My only issue with the Priv’s software is that it can be a little too aggressive at pushing BlackBerry services. Within seconds of powering the phone up I was flooded with notifications telling me I should try out BlackBerry Messenger and use the Hub instead of the email app.

From there I was hounded by the alerts on a near hourly basis. This is fine if you’re happy using BlackBerry’s add-ons, but it’ll be annoying if you want to stick to Google Android’s in-built services.

BlackBerry Priv
12 Nov, 2015
Zayer Wadood
  • Rear Camera
  • Image Resolution
    18 MP
  • Video Capture Resolution
    3840 x 2160 (UHD)
  • Aperture
  • Flash Type
    Dual LED
  • Image Stabilization
  • Optical Zoom
  • Digital Zoom
  • Front Camera
  • Image Resolution
    2 MP
  • Video Capture Resolution
    720 - HD
  • Aperture

The camera setup that you get with this device is overall, a very decent one. You get an 18 megapixel rear shooter and a 2 megapixel front facing camera.

The rear camera does tick all the boxes and comes with optical image stabilisation (OIS), phase-detection autofocus and optics made under license from renowned lens specialist Schneider-Kreuznach.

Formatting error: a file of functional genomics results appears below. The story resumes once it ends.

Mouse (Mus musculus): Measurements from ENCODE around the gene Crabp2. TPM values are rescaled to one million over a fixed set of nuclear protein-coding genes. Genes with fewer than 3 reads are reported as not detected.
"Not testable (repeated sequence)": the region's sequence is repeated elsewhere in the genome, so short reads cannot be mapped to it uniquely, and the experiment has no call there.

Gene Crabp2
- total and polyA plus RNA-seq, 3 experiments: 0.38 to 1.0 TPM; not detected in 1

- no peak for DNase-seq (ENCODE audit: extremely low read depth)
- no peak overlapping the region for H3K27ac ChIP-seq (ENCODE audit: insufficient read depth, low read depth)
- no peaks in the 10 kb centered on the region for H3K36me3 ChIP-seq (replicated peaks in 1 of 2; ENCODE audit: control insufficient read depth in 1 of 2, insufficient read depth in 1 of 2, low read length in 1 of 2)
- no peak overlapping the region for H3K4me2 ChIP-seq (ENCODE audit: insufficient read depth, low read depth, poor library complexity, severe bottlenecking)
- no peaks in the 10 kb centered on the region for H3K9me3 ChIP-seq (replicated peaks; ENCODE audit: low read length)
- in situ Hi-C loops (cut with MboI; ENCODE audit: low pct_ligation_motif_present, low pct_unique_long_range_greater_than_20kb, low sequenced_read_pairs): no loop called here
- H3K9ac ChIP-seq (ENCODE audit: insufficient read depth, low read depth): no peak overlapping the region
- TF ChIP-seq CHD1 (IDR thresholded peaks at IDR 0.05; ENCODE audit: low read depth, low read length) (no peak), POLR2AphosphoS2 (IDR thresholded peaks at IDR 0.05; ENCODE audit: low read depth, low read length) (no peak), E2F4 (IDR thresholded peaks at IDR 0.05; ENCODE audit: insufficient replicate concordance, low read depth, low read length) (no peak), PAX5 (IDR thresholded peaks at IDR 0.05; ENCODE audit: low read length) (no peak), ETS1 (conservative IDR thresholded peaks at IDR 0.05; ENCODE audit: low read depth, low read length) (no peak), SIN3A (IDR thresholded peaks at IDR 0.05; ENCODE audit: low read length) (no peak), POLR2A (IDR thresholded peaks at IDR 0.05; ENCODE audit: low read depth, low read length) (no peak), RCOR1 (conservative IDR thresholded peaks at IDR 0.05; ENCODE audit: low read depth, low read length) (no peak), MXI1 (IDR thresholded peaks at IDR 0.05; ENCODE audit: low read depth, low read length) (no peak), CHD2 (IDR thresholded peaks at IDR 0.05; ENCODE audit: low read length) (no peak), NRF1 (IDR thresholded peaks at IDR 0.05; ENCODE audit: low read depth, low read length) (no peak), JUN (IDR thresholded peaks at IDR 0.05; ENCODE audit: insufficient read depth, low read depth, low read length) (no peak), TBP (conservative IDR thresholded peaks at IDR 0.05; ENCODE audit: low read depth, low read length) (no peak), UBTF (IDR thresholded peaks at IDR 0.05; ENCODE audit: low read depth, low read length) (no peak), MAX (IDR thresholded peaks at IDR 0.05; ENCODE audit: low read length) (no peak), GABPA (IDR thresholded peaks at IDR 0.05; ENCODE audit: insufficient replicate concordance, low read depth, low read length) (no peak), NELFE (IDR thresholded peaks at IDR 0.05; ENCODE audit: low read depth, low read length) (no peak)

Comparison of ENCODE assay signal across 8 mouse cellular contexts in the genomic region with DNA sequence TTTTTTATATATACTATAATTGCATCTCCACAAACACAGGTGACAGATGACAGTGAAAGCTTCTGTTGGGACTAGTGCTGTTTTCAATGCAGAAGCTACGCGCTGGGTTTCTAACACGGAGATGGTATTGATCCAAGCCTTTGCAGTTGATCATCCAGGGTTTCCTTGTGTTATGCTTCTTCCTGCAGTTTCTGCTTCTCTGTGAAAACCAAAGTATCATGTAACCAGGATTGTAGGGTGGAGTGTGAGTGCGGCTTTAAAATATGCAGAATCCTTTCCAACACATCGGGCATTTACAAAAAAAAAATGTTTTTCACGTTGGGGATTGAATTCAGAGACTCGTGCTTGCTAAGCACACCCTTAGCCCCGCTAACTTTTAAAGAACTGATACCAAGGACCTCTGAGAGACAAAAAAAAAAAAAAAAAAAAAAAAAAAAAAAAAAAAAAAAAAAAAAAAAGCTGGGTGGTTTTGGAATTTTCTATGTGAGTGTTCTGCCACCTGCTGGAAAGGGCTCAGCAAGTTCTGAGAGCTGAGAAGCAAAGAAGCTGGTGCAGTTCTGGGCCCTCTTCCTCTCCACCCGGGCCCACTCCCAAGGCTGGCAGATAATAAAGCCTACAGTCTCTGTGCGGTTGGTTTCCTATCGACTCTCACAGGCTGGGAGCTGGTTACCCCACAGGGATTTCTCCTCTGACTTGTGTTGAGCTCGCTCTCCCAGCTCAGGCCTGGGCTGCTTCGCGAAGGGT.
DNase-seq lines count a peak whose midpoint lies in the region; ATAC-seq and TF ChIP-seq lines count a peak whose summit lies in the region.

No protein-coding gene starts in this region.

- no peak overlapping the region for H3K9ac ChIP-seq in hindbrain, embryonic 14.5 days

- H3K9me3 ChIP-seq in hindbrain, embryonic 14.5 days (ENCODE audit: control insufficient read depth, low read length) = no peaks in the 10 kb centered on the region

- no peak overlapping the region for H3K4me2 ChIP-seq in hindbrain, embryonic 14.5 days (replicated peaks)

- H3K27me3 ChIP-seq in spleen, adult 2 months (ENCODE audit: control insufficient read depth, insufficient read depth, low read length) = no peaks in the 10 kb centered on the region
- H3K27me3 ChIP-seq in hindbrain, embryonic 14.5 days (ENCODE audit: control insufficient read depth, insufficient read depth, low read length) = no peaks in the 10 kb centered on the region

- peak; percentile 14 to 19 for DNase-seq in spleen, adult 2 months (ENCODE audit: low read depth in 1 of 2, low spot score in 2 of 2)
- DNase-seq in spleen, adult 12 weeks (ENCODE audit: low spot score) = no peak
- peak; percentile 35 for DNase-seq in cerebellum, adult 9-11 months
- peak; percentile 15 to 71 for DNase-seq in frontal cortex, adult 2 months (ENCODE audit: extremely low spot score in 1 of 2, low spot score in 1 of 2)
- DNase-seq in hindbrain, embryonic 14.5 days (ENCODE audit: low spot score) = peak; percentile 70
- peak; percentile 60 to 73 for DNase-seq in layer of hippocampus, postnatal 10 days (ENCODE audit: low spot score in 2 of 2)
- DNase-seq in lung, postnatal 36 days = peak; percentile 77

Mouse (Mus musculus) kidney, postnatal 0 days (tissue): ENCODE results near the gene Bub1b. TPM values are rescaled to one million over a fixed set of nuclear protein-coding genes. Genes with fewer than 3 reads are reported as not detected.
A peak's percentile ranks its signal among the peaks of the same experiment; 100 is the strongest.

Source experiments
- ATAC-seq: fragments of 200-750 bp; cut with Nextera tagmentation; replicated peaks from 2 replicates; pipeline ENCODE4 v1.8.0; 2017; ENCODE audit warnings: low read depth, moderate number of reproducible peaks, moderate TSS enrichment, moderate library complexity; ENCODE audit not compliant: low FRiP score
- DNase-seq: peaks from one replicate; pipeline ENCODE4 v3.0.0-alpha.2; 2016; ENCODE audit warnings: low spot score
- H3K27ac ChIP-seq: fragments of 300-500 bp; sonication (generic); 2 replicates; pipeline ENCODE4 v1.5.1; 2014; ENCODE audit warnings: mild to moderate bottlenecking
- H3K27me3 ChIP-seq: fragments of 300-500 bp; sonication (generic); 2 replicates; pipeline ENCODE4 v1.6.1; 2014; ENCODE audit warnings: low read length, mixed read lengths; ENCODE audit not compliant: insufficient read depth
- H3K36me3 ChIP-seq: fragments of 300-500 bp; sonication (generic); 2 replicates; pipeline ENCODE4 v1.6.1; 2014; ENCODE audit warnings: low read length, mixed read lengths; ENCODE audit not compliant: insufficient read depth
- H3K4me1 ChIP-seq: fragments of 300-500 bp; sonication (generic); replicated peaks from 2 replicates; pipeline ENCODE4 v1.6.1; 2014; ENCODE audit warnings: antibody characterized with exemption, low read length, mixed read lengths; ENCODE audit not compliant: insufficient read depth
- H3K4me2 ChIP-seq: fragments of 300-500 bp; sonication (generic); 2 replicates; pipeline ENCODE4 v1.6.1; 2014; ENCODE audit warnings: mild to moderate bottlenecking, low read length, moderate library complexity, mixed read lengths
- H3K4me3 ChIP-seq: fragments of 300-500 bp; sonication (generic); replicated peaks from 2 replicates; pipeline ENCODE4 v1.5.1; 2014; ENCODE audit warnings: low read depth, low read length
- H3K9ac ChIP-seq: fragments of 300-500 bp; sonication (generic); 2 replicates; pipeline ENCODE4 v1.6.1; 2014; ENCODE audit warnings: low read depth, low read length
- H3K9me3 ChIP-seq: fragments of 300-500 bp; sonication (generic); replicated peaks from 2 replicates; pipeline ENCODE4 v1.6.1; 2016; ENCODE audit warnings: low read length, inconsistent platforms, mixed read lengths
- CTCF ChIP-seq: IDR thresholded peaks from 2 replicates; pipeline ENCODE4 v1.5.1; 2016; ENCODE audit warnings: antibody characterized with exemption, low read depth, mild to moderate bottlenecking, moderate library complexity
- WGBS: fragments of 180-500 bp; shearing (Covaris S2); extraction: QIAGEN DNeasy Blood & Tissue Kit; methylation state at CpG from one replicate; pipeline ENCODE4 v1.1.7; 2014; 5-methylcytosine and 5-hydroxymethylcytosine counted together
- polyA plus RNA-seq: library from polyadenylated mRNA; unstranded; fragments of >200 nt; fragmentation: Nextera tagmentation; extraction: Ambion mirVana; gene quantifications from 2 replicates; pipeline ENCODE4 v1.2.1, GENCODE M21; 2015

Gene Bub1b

The camera under optimum lighting can take great pictures which are sharp and have excellent colours.

The new camera app also adds some cool features like the manual exposure controls, optional auto-HDR and more colour filters than you can shake a stick at, making it easy for amateurs to take some artistic-looking shots.

The snaps under optimal shooting conditions are as good as they should be, in this segment. The low light shots however, are not at the same level. They are better than some devices but fall behind with the competition.

The auto focus too goes a little haywire when the shooting conditions are not ideal.

The front camera too has the same characteristic with good selfies and videos under lights. Try clicking a snap under low light conditions and you will be left a little disappointed.

BlackBerry Priv
12 Nov, 2015
Zayer Wadood
  • Download & Play Media Directly
  • FM Radio
  • Sound Enhancement
  • Stream-out (Wired)
    Micro USB, Aux 3.5
  • Stream-out (Wireless)
    Bluetooth 4.1, Wi-fi, Wi-fi Direct
  • Game Center